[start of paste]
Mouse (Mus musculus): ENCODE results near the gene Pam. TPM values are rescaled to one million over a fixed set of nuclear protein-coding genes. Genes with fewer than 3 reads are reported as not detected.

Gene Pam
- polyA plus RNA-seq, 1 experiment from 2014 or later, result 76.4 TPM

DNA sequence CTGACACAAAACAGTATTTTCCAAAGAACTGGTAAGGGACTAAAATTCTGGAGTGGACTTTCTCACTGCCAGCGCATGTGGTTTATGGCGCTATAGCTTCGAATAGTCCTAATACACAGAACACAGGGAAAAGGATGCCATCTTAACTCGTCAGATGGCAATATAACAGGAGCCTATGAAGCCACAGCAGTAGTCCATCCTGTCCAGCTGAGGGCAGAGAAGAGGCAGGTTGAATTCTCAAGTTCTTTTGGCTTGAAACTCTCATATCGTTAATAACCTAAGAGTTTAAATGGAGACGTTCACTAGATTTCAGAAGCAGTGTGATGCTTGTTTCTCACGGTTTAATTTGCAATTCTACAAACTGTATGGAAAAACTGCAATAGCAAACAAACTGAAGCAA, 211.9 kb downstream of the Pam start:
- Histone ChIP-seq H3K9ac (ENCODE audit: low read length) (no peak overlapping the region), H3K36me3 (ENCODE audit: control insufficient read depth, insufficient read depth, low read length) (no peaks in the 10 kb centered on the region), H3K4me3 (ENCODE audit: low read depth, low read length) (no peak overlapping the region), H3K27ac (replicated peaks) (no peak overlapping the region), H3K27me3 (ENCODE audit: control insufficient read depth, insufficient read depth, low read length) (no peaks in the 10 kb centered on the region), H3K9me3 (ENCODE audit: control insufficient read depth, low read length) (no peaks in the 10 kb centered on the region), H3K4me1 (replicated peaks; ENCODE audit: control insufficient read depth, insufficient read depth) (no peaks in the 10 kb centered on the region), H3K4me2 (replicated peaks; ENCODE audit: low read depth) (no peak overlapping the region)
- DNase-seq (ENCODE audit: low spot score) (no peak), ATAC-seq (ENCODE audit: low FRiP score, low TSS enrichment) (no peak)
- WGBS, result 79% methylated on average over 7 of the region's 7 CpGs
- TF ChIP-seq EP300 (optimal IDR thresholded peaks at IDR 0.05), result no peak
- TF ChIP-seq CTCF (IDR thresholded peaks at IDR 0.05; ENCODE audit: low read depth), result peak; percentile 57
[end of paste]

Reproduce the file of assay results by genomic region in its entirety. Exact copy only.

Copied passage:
Mouse (Mus musculus): ENCODE results near the gene Pam. TPM values are rescaled to one million over a fixed set of nuclear protein-coding genes. Genes with fewer than 3 reads are reported as not detected.

Gene Pam
- polyA plus RNA-seq, 1 experiment from 2014 or later, result 76.4 TPM

DNA sequence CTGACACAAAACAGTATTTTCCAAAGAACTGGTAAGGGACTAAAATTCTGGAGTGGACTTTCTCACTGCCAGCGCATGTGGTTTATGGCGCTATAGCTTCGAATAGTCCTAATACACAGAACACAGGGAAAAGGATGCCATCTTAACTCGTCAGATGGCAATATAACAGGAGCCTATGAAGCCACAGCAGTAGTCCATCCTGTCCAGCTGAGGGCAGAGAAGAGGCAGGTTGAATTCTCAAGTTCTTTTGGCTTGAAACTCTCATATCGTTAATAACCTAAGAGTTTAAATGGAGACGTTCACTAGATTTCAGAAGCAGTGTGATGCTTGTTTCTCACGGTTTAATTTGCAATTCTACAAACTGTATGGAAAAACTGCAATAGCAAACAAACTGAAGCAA, 211.9 kb downstream of the Pam start:
- Histone ChIP-seq H3K9ac (ENCODE audit: low read length) (no peak overlapping the region), H3K36me3 (ENCODE audit: control insufficient read depth, insufficient read depth, low read length) (no peaks in the 10 kb centered on the region), H3K4me3 (ENCODE audit: low read depth, low read length) (no peak overlapping the region), H3K27ac (replicated peaks) (no peak overlapping the region), H3K27me3 (ENCODE audit: control insufficient read depth, insufficient read depth, low read length) (no peaks in the 10 kb centered on the region), H3K9me3 (ENCODE audit: control insufficient read depth, low read length) (no peaks in the 10 kb centered on the region), H3K4me1 (replicated peaks; ENCODE audit: control insufficient read depth, insufficient read depth) (no peaks in the 10 kb centered on the region), H3K4me2 (replicated peaks; ENCODE audit: low read depth) (no peak overlapping the region)
- DNase-seq (ENCODE audit: low spot score) (no peak), ATAC-seq (ENCODE audit: low FRiP score, low TSS enrichment) (no peak)
- WGBS, result 79% methylated on average over 7 of the region's 7 CpGs
- TF ChIP-seq EP300 (optimal IDR thresholded peaks at IDR 0.05), result no peak
- TF ChIP-seq CTCF (IDR thresholded peaks at IDR 0.05; ENCODE audit: low read depth), result peak; percentile 57